Who knew discarded gasoline containers could be so creative! These African masks have been designed by Romuald Hazoume, an African artist from the Republic of Benin. Most of Hazoume’s work explores ‘cultural and political issues such as globalization, the legacy of slavery, colonization, and the impact of Western consumerism on Africa’. Talking about his work, […]
Though most watch designs hide all the moving pieces on the inside of the contraption, Justin Gershenson-Gates aims to bring out the inner beauty of the small machines. In his series of Steampunk insects created from recycled timepieces, Gershenson-Gates displays the intricate metal work as if they were the tiny body parts of various bugs. The detail of each […]
Sleeping Bags is a project bent on breathing new life into retired hotel linens. Each tote features a cool print from an up-and-coming creative and boasts a sturdy, practical design. This company is all about keeping junk from ending up in a landfill somewhere.
Now that’s what we call guerrilla gardening. These gardens can be found floating above the streets of Melbourne, just hanging out and growing up there on recycled bicycle wheels and wire thanks to the genius of artist Lloyd Godman. The rotating air gardens are the result of City of Melbourne’s 2013 Arts Grant Program and conveniently don’t require any upkeep. The […]
Giving unwanted materials a new purpose and shape is the great talent of Sayaka Ganz. Even though she was born in Japan, she lived her life in many different countries, but never forgot her roots and the Japanese Shinto beliefs, which say, „ All objects and organisms have spirits“. Taking that as starting point, her […]
Is it a bird? Is it a plane? No it’s both! Lloyd Godman and his marvellous flying gardens are going to be suspended across the Northbank skyline of Melbourne for an entire year. Lloyd has been developing artistic uses for gardens that don’t need much rain, any soil, and can withstand extreme climatic conditions – […]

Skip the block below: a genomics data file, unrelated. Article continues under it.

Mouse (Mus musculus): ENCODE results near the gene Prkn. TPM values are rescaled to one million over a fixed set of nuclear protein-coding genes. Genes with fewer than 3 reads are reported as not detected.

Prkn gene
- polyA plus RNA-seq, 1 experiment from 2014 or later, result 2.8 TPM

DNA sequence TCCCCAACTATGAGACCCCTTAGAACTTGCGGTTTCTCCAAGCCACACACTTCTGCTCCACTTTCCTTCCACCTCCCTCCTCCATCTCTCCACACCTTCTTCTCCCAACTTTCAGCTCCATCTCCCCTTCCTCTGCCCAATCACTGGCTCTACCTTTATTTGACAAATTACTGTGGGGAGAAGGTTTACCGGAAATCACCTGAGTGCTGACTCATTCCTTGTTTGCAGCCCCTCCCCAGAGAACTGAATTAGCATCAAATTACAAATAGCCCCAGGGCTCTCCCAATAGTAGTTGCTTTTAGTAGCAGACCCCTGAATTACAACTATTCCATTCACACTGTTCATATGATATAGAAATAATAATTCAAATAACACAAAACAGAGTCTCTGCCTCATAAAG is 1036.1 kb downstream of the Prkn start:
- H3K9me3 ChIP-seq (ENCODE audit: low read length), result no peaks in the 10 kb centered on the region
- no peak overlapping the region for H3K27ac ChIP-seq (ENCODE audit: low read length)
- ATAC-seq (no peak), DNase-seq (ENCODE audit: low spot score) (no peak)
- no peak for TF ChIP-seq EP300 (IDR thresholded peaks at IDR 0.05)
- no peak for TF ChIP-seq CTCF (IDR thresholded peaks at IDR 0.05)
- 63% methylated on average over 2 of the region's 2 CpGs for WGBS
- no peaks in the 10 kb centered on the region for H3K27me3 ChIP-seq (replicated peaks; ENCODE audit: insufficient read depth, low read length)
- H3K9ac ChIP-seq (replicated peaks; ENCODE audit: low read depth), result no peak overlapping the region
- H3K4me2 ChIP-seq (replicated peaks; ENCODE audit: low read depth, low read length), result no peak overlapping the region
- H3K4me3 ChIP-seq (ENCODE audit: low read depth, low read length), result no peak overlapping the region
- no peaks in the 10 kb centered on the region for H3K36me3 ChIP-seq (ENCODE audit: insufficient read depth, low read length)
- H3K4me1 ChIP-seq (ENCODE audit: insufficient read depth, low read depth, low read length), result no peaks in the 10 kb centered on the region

We are told on a daily basis to recycle and reuse and one Ohio based artist has done just that. Mark Langan takes supplies from his trash and the neighbourhood, reusing cardboard and reclaimed materials in order to create his art. Corrugated Art, as named by Langan, uses a material for which it was not purportedly […]
Maria Papadimitriou has taken upcycling to another level with her jewellery label, Plastic Seconds. The London-based designer creates ‘recycled adornments’ out of seemingly useless bits of plastic. Her range includes pen lid earrings, bottle top fascinators, and necklaces made of those little fish bottles that come with sushi. The result is always very striking and […]
Robert Mckirdie’s work explores technology and the change that occurs as that new technology moves from the physical to more ephemeral roles in peoples’ daily lives. He synthesizes these ideas by mining the waste of society as it plows forward searching for fossils of past technology. In his work, everything is exposed, and all is seen.
My most recent sculptures are made with reclaimed materials, like old barn wood, found metal, and fieldstones. I’m interested in making objects that function in some way, but have no prosaic or practical purpose. In my work, I’m trying to practice some sort of ‘low level alchemy’, transforming reclaimed materials into something new but nebulous at the same time.
It’s always great to see used objects get a second life. It’s even better when that second life involves them being transformed into a giant canvas for talented artists to go to town on. Enter The Boneyard Project, a rad project salvaging old wrecks of aeroplanes and letting artists breath new life into their dusty shells.
Niall McClelland takes the everyday and flips it on its ear for some truly stunning effects. Using media such as Xerox copies, chain link fencing, printer cartridge ink and random street detritus, you wouldn’t expect to find a final product as stunningly beautiful as his.
What do you do with 260,000 car keys? What about 29,000 credit cards? Chris Jordan creates breathtaking images with thousands of tiny products. His creations are shocking and sometimes disturbing, always to attract attention to a social cause.
Troy Dugas creates his artwork out of vintage product labels that he purchases in bundles. Intricately cutting, layering, and arranging them into patterns, mandalas, and icon-like representational images, his work has a spiritual fervor to them that perhaps hints at our current devotion to the consumerist/capitalist paradigm.